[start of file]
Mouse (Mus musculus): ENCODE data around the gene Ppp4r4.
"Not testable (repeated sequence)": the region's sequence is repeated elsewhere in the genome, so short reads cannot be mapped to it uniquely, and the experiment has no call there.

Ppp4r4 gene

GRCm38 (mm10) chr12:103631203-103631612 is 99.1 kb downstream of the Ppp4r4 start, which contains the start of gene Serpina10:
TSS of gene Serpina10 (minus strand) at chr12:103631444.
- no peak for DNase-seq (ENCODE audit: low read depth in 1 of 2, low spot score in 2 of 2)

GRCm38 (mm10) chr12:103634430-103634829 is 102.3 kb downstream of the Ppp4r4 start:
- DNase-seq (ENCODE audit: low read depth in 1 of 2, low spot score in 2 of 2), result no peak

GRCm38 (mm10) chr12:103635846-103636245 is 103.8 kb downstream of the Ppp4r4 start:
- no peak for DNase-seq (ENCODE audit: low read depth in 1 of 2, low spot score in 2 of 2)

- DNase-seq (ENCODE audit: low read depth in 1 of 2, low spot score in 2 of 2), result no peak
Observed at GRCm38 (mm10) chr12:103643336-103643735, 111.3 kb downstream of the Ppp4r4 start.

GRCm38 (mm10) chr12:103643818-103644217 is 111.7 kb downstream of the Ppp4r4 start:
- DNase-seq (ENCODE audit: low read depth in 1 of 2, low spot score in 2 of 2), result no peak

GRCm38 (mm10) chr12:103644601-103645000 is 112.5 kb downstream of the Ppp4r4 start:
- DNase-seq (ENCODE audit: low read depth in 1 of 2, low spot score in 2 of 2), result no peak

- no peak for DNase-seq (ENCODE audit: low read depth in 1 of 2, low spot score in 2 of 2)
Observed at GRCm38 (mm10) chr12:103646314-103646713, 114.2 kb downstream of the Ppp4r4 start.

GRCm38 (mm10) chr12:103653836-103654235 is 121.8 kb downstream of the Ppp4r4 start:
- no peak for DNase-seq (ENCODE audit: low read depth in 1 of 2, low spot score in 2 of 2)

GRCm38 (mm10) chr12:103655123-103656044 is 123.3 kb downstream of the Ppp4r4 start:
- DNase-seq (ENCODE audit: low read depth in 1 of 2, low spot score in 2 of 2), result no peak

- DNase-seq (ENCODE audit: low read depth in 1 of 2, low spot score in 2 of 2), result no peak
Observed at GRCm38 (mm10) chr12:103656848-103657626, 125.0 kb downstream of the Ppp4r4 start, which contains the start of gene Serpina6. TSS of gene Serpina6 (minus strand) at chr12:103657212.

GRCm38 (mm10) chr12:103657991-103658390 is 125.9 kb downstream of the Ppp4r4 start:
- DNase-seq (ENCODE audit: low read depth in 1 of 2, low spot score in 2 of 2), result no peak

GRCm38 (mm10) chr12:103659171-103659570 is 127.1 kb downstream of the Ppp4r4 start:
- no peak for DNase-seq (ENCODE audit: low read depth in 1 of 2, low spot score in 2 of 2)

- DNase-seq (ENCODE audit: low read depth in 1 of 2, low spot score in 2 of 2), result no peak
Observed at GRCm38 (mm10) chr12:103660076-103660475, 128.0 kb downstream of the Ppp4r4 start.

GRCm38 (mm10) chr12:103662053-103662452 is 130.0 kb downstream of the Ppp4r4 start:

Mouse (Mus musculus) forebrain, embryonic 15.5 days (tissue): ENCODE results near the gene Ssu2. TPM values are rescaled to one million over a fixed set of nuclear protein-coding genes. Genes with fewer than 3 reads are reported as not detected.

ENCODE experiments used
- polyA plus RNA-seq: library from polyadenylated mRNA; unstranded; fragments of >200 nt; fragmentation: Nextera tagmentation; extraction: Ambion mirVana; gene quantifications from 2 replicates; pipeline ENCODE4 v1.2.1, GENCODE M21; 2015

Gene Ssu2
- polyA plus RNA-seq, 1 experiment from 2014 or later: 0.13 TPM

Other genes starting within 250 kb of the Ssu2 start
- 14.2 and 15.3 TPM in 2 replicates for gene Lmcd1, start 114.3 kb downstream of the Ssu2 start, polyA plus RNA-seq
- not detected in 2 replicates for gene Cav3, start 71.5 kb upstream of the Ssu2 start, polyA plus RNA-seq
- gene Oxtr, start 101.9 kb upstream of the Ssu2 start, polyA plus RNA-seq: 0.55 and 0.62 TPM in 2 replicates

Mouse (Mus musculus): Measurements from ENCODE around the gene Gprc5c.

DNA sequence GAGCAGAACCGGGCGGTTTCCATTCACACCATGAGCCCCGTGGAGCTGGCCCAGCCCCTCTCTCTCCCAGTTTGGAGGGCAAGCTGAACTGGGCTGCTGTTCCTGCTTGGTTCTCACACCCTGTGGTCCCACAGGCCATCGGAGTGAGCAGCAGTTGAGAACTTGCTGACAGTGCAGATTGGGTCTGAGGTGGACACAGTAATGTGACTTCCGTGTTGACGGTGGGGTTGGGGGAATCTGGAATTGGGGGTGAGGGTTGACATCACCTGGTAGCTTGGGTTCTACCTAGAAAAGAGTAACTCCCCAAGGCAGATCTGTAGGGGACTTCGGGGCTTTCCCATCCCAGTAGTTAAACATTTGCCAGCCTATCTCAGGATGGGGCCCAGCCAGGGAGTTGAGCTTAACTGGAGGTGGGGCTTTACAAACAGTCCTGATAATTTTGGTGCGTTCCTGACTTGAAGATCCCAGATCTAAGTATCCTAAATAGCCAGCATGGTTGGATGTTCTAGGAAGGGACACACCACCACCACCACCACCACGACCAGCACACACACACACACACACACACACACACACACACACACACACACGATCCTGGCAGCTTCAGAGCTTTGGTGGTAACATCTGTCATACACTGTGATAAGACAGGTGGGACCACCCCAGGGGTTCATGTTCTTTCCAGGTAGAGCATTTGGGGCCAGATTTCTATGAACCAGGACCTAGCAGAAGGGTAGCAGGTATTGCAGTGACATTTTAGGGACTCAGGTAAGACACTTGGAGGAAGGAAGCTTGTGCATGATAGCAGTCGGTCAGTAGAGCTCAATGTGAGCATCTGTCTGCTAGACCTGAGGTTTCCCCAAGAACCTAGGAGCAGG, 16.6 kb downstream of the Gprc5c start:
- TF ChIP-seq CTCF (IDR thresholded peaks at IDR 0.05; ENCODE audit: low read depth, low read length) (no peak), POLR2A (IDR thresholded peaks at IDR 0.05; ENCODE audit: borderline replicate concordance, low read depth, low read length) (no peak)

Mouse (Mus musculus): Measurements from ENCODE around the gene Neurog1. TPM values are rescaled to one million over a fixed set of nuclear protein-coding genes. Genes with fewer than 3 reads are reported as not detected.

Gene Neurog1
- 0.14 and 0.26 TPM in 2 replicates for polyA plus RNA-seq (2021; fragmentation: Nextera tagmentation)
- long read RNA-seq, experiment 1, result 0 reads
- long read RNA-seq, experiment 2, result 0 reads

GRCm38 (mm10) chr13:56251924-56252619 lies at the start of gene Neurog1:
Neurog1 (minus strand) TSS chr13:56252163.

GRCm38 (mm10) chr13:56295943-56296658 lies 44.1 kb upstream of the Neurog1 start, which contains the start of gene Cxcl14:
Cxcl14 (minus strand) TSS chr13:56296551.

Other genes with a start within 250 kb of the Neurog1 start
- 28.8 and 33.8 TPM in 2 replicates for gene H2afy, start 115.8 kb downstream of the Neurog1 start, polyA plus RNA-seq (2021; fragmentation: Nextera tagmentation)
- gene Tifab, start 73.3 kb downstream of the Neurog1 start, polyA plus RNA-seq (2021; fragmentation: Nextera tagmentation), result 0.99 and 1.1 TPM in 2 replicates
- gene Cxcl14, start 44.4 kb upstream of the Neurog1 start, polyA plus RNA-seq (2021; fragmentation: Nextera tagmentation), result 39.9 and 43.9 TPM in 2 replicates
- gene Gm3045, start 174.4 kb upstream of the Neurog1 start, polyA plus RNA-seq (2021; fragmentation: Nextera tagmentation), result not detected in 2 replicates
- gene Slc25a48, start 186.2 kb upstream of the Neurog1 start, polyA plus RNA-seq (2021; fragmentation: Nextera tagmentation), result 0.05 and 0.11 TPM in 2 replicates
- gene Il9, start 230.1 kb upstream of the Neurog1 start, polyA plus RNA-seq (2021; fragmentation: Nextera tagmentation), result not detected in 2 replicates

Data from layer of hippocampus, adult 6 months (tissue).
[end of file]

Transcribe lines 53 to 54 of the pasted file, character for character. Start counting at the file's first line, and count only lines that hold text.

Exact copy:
Other genes with a start within 250 kb of the Neurog1 start
- 28.8 and 33.8 TPM in 2 replicates for gene H2afy, start 115.8 kb downstream of the Neurog1 start, polyA plus RNA-seq (2021; fragmentation: Nextera tagmentation)